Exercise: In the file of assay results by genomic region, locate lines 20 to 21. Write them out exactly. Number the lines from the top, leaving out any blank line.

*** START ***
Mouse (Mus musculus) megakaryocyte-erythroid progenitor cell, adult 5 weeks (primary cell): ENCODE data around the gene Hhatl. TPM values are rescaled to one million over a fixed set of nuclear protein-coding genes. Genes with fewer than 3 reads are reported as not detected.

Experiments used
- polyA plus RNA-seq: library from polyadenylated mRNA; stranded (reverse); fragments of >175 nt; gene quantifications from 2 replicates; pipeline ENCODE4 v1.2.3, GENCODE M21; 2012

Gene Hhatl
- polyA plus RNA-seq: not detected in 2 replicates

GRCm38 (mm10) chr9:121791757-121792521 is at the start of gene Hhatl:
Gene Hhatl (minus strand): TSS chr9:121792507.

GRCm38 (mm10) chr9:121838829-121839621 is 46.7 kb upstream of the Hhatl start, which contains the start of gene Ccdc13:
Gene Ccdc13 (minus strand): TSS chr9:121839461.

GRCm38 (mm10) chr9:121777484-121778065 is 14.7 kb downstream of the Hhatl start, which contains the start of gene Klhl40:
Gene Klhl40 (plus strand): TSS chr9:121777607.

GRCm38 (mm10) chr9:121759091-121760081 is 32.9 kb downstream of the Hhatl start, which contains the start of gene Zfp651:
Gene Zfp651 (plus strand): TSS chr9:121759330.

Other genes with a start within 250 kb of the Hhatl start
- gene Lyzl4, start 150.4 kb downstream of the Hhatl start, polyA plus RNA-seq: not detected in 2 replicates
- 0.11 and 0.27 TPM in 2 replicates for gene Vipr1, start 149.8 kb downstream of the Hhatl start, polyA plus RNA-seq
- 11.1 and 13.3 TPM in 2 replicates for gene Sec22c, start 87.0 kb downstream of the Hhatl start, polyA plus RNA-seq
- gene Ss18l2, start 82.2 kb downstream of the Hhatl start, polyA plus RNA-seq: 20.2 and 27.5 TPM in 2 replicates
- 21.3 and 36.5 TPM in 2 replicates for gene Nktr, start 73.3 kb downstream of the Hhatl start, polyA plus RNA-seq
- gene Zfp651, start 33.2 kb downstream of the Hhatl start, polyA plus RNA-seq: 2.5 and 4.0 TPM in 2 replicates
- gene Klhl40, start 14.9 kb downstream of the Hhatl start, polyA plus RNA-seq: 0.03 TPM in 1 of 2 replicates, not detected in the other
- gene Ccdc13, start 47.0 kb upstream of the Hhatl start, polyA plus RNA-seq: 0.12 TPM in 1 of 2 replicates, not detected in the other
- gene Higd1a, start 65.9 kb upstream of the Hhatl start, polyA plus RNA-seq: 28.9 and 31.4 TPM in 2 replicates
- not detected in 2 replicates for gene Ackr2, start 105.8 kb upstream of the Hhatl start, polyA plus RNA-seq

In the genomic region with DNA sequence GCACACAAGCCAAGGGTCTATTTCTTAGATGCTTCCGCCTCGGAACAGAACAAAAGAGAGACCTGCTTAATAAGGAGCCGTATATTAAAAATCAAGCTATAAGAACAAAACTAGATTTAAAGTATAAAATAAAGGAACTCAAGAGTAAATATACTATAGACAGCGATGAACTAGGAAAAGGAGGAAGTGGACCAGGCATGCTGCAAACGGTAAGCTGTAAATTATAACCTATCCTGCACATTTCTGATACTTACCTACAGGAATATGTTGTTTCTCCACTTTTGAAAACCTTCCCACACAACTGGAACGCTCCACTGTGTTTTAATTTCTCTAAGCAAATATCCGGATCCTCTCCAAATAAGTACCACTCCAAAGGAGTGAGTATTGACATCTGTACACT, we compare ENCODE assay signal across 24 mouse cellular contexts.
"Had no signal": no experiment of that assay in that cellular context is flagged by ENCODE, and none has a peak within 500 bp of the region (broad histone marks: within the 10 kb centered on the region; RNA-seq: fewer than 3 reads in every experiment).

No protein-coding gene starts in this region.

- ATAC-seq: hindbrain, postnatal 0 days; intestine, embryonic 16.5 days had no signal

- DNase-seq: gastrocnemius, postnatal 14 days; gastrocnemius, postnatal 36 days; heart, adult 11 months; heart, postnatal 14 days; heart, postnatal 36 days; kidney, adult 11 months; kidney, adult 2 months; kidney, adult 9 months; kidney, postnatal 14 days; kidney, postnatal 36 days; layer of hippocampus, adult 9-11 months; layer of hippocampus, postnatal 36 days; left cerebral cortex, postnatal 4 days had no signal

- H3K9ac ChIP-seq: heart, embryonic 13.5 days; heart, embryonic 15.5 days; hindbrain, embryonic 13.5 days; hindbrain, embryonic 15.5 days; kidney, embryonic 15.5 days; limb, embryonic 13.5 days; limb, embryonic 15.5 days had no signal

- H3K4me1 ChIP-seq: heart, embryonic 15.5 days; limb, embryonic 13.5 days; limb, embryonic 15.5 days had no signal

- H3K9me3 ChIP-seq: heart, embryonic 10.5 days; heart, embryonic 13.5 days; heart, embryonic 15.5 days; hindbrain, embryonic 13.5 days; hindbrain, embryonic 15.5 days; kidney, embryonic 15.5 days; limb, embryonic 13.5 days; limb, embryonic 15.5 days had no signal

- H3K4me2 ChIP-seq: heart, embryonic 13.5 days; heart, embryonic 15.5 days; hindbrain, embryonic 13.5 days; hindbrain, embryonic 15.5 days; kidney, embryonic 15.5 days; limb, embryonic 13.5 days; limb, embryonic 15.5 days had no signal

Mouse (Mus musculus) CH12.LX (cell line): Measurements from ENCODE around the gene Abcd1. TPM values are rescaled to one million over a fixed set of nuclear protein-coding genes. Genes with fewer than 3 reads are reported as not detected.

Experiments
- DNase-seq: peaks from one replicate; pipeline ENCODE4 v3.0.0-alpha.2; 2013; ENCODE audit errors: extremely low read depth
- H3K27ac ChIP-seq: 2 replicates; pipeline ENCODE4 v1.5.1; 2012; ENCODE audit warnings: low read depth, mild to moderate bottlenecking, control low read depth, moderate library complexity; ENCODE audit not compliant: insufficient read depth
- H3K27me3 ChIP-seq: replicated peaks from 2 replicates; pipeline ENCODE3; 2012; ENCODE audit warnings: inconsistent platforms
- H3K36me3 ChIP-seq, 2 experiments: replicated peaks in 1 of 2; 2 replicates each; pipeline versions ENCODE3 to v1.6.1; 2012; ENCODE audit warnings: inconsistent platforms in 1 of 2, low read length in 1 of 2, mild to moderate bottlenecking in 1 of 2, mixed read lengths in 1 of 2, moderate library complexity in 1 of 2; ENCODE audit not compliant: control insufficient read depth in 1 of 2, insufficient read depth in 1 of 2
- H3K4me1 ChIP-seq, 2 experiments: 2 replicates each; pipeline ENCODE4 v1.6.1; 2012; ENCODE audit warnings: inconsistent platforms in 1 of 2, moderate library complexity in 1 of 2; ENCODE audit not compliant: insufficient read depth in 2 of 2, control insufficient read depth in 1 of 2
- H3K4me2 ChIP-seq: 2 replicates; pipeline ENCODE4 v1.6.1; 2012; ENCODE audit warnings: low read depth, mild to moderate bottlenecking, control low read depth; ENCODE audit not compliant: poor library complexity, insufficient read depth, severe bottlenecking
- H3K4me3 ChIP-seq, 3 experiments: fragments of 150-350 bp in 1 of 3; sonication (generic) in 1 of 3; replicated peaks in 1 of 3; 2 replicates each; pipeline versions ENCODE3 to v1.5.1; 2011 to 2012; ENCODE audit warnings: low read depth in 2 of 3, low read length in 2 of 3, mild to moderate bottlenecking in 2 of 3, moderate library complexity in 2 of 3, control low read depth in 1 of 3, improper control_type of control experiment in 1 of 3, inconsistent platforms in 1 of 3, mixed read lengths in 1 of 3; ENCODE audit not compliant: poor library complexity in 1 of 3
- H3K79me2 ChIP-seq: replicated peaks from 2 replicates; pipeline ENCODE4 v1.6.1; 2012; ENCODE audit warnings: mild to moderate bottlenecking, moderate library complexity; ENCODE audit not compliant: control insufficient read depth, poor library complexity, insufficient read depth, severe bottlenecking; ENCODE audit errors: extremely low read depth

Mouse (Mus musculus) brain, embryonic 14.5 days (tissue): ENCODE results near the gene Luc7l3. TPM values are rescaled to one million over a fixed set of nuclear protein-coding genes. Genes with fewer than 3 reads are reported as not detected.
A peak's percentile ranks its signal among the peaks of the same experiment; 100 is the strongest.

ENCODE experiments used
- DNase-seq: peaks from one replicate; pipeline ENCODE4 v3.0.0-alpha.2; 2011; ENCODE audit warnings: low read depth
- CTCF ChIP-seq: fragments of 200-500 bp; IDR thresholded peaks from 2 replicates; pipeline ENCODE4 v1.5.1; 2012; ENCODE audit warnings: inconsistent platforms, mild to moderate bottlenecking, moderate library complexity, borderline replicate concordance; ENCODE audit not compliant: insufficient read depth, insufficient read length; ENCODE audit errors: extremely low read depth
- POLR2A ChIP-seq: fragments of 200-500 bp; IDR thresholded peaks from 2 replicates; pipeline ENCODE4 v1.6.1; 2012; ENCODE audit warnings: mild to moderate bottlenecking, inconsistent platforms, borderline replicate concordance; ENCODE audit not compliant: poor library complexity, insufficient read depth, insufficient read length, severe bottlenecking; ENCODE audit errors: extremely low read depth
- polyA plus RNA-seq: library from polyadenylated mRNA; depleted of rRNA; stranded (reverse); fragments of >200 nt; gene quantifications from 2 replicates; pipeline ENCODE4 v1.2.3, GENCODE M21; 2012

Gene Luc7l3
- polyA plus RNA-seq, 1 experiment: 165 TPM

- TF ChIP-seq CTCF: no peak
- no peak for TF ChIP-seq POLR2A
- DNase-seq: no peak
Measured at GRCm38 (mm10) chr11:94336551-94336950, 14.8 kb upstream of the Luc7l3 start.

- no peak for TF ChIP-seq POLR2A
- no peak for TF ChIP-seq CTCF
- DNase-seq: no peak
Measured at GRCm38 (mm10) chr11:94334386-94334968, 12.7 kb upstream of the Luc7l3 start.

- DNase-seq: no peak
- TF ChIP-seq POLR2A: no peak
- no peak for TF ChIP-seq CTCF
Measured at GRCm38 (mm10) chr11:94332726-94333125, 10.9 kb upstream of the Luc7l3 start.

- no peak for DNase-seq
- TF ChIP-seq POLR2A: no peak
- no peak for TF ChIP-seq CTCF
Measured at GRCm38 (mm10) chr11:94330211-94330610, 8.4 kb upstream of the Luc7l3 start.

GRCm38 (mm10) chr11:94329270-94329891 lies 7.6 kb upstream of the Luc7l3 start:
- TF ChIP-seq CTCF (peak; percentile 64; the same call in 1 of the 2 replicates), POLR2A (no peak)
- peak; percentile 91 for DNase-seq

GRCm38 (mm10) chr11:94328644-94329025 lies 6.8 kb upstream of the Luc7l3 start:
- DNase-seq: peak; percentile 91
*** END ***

- gene Zfp651, start 33.2 kb downstream of the Hhatl start, polyA plus RNA-seq: 2.5 and 4.0 TPM in 2 replicates
- gene Klhl40, start 14.9 kb downstream of the Hhatl start, polyA plus RNA-seq: 0.03 TPM in 1 of 2 replicates, not detected in the other